Social Considerations in Mine Closure: Exploring Policy and Practice in Nunavik, Quebec




Extractive industries, Community engagement, Multi-level governance, Mine closure, Northern Canada, Remediation


Northern Canada has a long history of poorly remediated and outright abandoned mines. These sites have caused long-term environmental hazards, socio-economic disruptions, and threats to Indigenous communities across the North. Given the potential legacy effects of improper mine closure, best practice guidelines now suggest that mine closures address not only environmental remediation, but also include robust plans for mitigating social and economic impacts, and that companies engage early and consistently with impacted communities. This research seeks to understand how social and economic planning and community engagement for closure are governed in Nunavik, Quebec. Through semi-structured interviews with government and industry actors and an analysis of regional and provincial mining policy, this research demonstrates that mine closure regulations remain vague when describing how companies should involve impacted communities in mine closure planning, and governments largely neglect to regulate the social aspects of mine closure. This article discusses why an overreliance on impact assessment and overconfidence in closure regulations are creating risks for Nunavimmiut. Without regulatory change, future closures may continue to result in unemployment, social dislocation, costly abandoned sites, and continued distrust in the industry.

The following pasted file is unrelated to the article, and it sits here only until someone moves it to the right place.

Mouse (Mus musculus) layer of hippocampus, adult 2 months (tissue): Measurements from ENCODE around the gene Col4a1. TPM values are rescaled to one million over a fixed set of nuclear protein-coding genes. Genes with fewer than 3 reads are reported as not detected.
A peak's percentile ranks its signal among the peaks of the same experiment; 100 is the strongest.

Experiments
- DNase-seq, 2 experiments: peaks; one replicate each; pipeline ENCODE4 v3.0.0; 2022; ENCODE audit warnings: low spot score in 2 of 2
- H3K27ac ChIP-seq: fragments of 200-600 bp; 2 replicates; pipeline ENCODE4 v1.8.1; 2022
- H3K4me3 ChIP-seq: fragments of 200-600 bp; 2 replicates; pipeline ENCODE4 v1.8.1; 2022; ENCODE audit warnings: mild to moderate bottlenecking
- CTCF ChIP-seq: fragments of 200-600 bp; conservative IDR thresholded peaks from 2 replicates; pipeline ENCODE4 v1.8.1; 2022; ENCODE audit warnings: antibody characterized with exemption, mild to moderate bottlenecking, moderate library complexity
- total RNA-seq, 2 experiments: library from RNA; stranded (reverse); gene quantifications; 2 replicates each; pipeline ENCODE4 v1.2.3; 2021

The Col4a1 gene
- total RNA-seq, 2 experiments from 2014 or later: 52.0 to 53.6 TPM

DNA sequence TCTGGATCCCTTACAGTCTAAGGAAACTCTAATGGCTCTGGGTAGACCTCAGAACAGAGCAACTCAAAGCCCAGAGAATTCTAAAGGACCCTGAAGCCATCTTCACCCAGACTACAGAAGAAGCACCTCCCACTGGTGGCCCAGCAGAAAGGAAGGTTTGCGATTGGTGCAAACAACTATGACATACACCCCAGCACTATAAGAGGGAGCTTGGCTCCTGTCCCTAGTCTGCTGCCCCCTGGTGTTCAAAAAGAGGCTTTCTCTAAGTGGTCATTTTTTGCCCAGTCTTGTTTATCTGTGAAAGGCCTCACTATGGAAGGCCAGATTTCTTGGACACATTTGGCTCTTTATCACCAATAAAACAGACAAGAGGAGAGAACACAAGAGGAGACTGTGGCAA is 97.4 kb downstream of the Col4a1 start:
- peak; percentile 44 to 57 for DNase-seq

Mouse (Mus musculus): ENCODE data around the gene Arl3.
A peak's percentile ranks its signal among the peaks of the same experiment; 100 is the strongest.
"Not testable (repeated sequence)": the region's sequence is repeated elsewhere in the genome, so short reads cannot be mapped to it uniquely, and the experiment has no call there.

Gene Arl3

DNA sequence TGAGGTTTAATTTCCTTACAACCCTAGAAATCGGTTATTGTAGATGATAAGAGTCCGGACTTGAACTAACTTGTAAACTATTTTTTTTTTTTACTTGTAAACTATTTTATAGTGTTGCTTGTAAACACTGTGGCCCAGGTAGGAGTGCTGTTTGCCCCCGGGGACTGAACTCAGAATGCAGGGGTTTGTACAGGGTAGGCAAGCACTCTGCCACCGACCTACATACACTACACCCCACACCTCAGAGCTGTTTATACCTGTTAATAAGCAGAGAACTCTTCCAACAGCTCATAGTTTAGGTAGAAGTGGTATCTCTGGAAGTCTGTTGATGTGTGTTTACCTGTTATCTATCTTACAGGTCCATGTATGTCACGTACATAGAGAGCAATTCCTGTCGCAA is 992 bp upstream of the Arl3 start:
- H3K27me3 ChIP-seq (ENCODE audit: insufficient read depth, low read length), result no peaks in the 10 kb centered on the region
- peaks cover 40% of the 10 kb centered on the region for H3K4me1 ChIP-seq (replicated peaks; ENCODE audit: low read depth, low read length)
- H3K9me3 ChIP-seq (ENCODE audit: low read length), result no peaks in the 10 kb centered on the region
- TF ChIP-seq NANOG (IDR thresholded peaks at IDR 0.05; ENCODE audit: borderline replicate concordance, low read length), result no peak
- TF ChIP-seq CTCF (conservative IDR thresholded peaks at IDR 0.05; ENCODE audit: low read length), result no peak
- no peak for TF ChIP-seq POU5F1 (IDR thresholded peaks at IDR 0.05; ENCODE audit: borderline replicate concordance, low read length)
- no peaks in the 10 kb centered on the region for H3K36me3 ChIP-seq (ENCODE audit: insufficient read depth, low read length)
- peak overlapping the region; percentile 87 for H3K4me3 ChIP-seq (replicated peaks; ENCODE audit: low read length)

Author Biographies

Miranda Monosky, Memorial University of Newfoundland

Online Knowledge Exchange Coordinator, "At Home in the North"

Arn Keeling, Memorial University of Newfoundland






Research Articles